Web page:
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BRIEF: Introducing a New Kind of Microscope

BRIEF: Introducing a New Kind of Microscope

Scientists apply quantum techniques to measure subtle details of a material's magnetic field.

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Schematic of magnetic microscope

An illustration showing the operating principle of the microscope. The shape of the thin gaseous strip (in red) changes according to the magnetic fields present in the sample below. Light is then shone onto the gas as a light sensor monitors the changes.

Image credits:

Courtesy of Benjamin Lev

Friday, March 17, 2017 - 17:00

Yuen Yiu, Staff Writer

(Inside Science) -- Scientists have developed a new kind of microscope that can detect tiny changes in a material's delicate magnetic field. The instrument could help researchers make progress on many frontier problems in physics, such as understanding how superconductivity and magnetism interact, and designing better data storage devices.

Named SQCRAMscope, short for Scanning Quantum Cryogenic Atom Microscope, the device uses a tiny cloud of extremely cold, magnetically trapped gaseous atoms known as a Bose-Einstein condensate to probe magnetic fields on the surface of a sample. The magnetic forces push and pull on the trapped gas, changing its shape. By bouncing light off the cloud, scientists can then "see" the magnetic field right beneath it. They can then move the sample back and forth to produce a complete 2-D image of the material's surface magnetic structure.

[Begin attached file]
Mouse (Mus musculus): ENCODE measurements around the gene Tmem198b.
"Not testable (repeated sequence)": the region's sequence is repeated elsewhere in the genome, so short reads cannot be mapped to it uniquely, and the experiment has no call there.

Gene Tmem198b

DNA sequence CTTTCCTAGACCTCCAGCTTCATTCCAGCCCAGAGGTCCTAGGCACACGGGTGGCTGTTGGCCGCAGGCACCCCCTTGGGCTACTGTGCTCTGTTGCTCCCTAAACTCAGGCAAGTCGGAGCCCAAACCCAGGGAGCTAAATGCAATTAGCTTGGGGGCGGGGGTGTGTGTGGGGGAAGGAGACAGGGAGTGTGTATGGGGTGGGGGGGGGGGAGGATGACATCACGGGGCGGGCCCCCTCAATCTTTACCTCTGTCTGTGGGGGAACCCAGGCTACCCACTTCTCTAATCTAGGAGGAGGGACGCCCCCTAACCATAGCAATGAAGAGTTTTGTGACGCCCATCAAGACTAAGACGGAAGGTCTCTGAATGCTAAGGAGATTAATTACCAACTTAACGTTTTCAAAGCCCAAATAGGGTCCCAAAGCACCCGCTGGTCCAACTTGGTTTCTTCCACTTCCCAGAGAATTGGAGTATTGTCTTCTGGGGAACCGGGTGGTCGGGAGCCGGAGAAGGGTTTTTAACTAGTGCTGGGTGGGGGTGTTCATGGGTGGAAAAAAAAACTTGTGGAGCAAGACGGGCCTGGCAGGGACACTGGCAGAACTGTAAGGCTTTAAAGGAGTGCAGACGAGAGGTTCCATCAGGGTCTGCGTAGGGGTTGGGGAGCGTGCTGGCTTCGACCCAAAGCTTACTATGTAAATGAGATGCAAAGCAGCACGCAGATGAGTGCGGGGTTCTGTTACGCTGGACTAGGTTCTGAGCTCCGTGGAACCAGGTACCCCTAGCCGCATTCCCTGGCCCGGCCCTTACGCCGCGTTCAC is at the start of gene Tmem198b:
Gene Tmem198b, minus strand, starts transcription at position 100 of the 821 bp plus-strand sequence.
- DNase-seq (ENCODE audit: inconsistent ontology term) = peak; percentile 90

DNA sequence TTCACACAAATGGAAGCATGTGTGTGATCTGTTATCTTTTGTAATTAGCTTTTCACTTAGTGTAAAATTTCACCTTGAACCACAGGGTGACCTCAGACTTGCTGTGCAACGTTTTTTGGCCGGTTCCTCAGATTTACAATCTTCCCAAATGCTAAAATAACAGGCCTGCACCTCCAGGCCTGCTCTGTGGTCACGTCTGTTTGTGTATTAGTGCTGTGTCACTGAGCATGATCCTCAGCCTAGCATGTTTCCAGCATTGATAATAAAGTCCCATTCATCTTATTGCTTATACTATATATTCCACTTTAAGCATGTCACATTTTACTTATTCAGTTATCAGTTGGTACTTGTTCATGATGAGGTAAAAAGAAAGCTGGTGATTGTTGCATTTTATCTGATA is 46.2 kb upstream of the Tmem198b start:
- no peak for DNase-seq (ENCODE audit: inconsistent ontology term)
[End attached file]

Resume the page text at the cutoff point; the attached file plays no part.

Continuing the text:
"There's a lot of enthusiasm," said Benjamin Lev, the leading scientist on the project from Stanford University in California. "A lot of people from the condensed matter community are excited about sending us samples to measure, and the atomic physics community is also excited to see some of their techniques being applied outside their community."

While other types of magnetic microscopes can provide better spatial resolution, Lev claims that his team's method is much more sensitive to the size of slowly fluctuating magnetic fields -- perhaps hundreds of times better. The microscope also has the capacity to study materials over a wide temperature range, from a few degrees above absolute zero up to room temperature.

Lev presented the research on Wednesday at a meeting of the American Physical Society in New Orleans. The team constructed and tested a working microscope based on this concept, and the results have been accepted for publication in the journal Physical Review Applied.

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Yuen Yiu covers the Physics beat for Inside Science. He's a Ph.D. physicist and fluent in Cantonese and Mandarin. Follow Yuen on Twitter: @fromyiutoyou.